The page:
A mushy left breaking across Henry's left, Tamarindo

Henry's Left - Playa Tamarindo

Wave Quality: Average (6 / 10)
Ideal Swell Direction: SW (215° – 230°)  NW (280° – 305°)
Ideal Wave Height: Chest – head high
Best Wind Direction: Light offshore 
Best Tide: High
Required Experience: Advanced.
Best Board: Soft-top, longboard, funboard , fish, shortboard
Bottom: Lava reef
Crowd: Light
Wave Power: (5.5 / 10)
Best time of the year: July – August or December – March

Henry's Left - Playa Tamarindo

Location – Henry’s Left is located in the center of Tamarindo, approximately 200 meters south of Pico Grande and Pico Pequeño and approximately 50 meters north of Henry’s Right.

Henry’s Left breaks just past the southern edge of the Tamarindo Diria hotel.

Wave Type / Quality – Left-hand reefbreak ( 5 / 10) Average

Henry’s left sits on a lava thumb reef to the south of Pico Grande / Pequeño. The reef is triangular shaped and there is actually a right hander on the other side (see Henry’s right). The left is a quick, down-the-line wave with shallow boil sections along the way. With too much size, the wave will close out so this really limits the wave quality rating.

Ideal Swell Direction
– SW (215° – 230°)  NW (280° – 305°)

As we move further south along the beach, the window to the South Pacific begins to tighten and only large SW swells along with NW swells will light up Henry’s left. If the swell is too southerly (less than 210
°) very little energy will be able to get past Isla Capitan directly offshore.

Ideal Wave Height – Chest – head high

Henry’s left will start working at chest high. Any smaller and the wave will be breaking right on top of the rocks. If the wave is much bigger than head high, the swell will close out and not peel along the reef.

Best Wind Direction
–  Light offshore

Best wind is light – moderate offshore which can range from NNE to NE to ENE. Best wind is light – moderate offshore which can range from NNE to NE to ENE. Tamarindo actually has a huge advantage over many other spots to the south because the wind will stay offshore longer. Since Tamarindo is located closer to Lake Nicaragua, the wind will stay offshore here all day while many spots to the south turn onshore around 10am. During the dry season (Dec – April) the offshore winds can be quite strong but the waves generally remain groomed.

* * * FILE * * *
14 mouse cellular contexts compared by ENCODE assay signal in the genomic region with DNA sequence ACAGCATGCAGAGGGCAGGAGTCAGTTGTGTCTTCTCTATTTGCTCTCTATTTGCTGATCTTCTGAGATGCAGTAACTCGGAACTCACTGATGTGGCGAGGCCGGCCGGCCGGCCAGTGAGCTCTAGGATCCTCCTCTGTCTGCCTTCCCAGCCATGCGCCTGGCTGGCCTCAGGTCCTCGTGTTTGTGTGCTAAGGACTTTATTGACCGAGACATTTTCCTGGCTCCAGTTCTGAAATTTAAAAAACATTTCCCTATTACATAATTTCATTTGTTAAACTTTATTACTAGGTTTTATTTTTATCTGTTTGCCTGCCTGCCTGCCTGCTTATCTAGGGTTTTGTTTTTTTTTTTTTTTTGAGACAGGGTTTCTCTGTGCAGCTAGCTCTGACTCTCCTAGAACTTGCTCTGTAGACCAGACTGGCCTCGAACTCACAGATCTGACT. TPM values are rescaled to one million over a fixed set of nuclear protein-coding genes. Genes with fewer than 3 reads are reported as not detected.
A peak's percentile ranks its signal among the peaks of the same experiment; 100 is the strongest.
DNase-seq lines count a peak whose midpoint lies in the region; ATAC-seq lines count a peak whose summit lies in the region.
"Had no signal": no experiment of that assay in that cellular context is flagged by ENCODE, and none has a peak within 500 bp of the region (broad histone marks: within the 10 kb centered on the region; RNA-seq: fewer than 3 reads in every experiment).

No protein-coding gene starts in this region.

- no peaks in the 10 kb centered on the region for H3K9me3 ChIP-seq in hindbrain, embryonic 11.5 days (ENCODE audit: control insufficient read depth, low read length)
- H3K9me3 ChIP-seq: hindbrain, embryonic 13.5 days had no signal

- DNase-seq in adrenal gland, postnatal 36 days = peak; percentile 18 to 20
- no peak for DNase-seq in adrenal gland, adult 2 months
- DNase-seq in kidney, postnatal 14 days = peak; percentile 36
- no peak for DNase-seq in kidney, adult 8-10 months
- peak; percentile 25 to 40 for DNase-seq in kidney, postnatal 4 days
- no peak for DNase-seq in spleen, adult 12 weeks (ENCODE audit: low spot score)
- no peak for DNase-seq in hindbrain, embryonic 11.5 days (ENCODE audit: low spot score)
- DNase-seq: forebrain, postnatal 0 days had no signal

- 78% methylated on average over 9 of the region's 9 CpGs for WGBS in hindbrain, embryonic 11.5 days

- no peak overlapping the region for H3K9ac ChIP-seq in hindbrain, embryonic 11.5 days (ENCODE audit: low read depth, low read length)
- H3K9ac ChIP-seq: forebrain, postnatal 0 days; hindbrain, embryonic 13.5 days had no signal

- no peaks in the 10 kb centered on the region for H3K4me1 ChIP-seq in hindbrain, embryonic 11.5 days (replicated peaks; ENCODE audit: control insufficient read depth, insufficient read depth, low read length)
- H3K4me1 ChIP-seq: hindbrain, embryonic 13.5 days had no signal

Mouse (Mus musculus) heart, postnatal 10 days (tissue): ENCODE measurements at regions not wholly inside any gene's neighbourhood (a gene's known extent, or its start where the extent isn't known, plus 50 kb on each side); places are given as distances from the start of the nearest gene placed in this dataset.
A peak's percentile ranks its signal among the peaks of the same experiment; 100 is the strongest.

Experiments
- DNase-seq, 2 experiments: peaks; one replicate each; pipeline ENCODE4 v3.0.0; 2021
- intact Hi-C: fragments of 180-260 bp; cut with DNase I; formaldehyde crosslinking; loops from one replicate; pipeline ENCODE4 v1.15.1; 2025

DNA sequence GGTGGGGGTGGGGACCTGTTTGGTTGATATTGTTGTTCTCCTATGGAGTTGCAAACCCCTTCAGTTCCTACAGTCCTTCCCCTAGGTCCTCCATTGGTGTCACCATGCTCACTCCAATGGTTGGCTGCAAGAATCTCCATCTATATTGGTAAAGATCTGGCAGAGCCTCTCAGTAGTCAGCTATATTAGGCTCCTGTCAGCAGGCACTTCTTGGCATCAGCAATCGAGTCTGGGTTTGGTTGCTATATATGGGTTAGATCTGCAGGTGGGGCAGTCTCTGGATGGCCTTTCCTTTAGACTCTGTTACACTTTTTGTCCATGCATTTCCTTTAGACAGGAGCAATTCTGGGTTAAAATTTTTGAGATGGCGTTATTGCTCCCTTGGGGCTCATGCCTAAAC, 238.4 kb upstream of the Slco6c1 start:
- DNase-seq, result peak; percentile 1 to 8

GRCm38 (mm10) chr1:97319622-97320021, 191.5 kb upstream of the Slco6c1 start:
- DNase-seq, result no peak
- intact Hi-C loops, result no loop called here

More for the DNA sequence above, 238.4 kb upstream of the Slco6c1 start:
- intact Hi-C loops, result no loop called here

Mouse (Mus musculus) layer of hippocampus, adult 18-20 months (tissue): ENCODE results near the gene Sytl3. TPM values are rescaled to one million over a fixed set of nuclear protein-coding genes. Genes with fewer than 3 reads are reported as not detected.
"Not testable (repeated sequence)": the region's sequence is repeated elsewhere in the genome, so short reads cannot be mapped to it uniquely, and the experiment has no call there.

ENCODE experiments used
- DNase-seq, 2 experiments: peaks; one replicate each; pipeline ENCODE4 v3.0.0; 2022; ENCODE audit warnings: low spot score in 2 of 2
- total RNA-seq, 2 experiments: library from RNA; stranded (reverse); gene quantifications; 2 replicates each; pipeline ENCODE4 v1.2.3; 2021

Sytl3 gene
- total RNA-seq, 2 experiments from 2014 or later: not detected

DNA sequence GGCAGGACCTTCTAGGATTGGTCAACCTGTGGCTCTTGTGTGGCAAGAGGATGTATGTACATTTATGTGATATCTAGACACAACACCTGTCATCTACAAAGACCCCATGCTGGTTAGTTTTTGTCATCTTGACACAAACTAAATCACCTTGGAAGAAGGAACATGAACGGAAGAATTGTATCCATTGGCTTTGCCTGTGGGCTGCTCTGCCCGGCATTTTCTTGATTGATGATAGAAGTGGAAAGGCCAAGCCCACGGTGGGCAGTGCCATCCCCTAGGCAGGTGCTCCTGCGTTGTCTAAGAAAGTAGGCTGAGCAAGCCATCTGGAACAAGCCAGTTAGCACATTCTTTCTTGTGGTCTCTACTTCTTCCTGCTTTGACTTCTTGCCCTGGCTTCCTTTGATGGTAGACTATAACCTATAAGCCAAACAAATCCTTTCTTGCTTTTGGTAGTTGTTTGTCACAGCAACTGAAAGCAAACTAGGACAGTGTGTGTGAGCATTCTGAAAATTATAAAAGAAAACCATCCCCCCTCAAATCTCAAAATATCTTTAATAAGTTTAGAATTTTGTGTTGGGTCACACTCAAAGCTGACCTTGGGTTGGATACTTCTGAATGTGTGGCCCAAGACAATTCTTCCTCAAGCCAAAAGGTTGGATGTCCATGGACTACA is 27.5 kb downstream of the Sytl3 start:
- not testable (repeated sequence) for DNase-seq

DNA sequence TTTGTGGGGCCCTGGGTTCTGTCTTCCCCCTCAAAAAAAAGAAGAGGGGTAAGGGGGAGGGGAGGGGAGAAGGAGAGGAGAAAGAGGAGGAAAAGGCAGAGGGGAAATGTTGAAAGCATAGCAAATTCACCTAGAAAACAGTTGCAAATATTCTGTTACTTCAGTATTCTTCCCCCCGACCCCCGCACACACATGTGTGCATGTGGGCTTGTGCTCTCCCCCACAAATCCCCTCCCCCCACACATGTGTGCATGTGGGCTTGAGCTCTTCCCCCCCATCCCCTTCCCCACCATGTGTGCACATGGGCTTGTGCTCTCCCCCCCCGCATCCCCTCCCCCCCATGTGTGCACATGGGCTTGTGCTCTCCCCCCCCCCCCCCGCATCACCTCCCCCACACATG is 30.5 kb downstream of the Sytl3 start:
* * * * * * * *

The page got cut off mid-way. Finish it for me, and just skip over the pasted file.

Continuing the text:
Rubber? –
Yes (December – April)

Bring some rubber especially if the winds have been blowing offshore for several days. Although rare, water temps can drop down to about 63
°F. This is a phenomenon called upwelling. Normally, water temps hover in the 75° – 80°F range. Upwelling really only happens a few times during the dry season. A wetsuit top generally comes in handy for dawn patrol sessions year round.

Best time to score?
 – July – August and December – March

July and August are known as Costa Rica’s “Mini-Summer” months where we receive consistent SW swells and offshore winds. This is your best chance of scoring a big SW swell with clean conditions. December – March is when we receive NW swells and this unique angle (280
° – 300°) is what will light up Henry’s left more commonly.

Best Tide – High

High tide is ideal at Henry’s Left. The rocks need to be mostly covered so you don’t drag your fins on the boiling dry reef sections. Also, with the higher tide, SW swells have a better chance of bypassing the offshore island and wrapping into this part of the beach.

Required Experience
– Advanced

Since Henry’s left breaks over a rocky bottom, only Advanced surfers should surf here. You must be able to quickly trim across the wave face to avoid the exposed rocks. The surfer also must be able to anticipate shallow rocky parts of the wave to floater over or race past. If you hesitate on the drop, you may get washed up on the rocks. 

Best Board –
Soft-top, longboard, funboard , fish, shortboard

Any type of board will work here. Longboarders may have the advantage because they can catch the wave early and speed past the dangerous sections. Experienced shortboarders will also enjoy the power the wave offers since it breaks over a reef. Whatever board you ride, just make sure you can get down the line fast.

What’s On The Bottom? Lava reef

From the take off on the outside to kicking out on the inside there is mostly a rocky / reef bottom. Always be careful when falling because the bottom can be closer than you think.

What’s The Crowd Like?
– Light

Since this is one of the more fickle spots in Tamarindo, it commonly gets overlooked. When this wave is working, all the other waves in Tamarindo will be working as well so not too many people think to paddle out here. It is great for a novelty session or to escape the crowd.

How Powerful Is The Wave?
(5.5 / 10)

When the wave is working, there is enough power to do vertical turns and transition floaters. Sometimes the wave will race over the rocky sections and then flatten out in the channel.

Perfecto Meter –
(6/10)   (1 = Lake Michigan wind chop / 10= Kelly Slater Surf Ranch)

On an ideal day with the perfect swell angle, offshore winds, and decent size, the wave offers 150 meter long left handers which have multiple turn sections and maybe even an end air section. It is rare to get a barrel here unless it is right on top of the rocks. The wave is not a perfect peeler, but has double up sections and also flat sections.

Spaghetti Arm Index
– (3 / 10)

There is a channel on the north side of the wave so you can catch your wave and paddle back out many times without duck diving. The wave breaks about 100 meters off of the beach

Hazards
– Reef bottom, dry reef

How Do I Get There?

Henry’s left is about a 5 minute walk to the south from the Tamarindo Beach Break. It is just to the South of Pico Grande / Pico Pequeño and right in front of the Diria Hotel.

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